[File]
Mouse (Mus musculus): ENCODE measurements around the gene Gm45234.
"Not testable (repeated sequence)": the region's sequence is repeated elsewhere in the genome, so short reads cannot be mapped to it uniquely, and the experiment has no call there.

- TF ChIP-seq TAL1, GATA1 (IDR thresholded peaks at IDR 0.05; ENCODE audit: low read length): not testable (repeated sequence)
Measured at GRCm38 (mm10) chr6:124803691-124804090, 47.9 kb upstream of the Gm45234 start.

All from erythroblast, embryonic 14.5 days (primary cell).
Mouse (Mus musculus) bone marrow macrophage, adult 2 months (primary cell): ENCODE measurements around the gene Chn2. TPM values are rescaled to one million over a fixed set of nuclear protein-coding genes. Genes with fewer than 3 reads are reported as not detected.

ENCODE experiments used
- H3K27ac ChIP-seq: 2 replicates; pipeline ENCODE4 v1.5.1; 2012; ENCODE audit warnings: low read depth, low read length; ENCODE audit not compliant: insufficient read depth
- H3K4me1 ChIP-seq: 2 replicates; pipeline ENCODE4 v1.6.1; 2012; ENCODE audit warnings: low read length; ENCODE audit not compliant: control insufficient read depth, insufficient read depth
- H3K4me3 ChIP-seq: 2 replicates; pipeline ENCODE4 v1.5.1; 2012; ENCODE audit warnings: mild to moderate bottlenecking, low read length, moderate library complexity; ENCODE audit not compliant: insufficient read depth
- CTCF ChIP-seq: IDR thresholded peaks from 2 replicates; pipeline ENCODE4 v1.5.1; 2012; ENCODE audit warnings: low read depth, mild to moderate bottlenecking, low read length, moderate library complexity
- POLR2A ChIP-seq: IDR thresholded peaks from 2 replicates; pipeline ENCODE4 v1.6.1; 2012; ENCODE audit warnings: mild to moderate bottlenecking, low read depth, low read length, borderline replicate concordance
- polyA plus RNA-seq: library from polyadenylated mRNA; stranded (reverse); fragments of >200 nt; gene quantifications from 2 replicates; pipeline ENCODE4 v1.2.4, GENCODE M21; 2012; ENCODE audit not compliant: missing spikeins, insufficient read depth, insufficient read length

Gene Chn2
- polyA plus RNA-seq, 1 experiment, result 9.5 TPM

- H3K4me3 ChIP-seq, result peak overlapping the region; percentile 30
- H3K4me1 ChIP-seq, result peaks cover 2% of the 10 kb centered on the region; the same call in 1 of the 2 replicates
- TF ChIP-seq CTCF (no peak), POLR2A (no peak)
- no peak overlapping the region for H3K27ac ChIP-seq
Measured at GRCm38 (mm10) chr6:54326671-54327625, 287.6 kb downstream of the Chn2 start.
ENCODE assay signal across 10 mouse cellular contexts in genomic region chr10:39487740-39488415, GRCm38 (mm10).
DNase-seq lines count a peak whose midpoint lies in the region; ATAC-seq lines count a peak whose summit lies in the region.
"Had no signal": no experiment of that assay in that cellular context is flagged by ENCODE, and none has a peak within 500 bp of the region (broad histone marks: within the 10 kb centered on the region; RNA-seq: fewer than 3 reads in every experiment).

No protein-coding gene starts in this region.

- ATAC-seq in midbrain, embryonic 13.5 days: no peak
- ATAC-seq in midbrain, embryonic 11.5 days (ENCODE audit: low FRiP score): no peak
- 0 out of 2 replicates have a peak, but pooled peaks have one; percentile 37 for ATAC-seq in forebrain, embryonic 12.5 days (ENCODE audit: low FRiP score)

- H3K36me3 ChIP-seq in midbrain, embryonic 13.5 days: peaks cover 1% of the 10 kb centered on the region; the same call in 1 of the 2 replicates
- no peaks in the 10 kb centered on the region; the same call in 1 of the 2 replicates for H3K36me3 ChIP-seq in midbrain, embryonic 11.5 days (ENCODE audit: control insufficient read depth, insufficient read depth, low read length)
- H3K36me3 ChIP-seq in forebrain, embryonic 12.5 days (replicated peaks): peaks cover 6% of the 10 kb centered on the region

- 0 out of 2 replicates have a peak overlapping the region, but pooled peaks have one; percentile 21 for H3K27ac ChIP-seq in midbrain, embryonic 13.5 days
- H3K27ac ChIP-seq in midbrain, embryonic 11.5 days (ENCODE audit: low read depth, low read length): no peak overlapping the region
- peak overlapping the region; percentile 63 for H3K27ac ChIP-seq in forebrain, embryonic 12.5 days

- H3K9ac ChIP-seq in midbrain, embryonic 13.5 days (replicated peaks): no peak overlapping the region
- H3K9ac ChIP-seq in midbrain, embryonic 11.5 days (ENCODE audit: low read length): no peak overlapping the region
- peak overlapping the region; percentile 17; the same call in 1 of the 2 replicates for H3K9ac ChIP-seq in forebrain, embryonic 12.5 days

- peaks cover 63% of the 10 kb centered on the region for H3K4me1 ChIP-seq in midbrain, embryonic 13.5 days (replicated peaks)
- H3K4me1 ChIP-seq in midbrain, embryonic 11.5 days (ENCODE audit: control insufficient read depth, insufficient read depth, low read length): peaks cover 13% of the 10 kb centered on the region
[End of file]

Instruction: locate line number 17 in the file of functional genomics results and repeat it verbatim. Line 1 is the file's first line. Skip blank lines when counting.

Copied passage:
- H3K4me1 ChIP-seq, result peaks cover 2% of the 10 kb centered on the region; the same call in 1 of the 2 replicates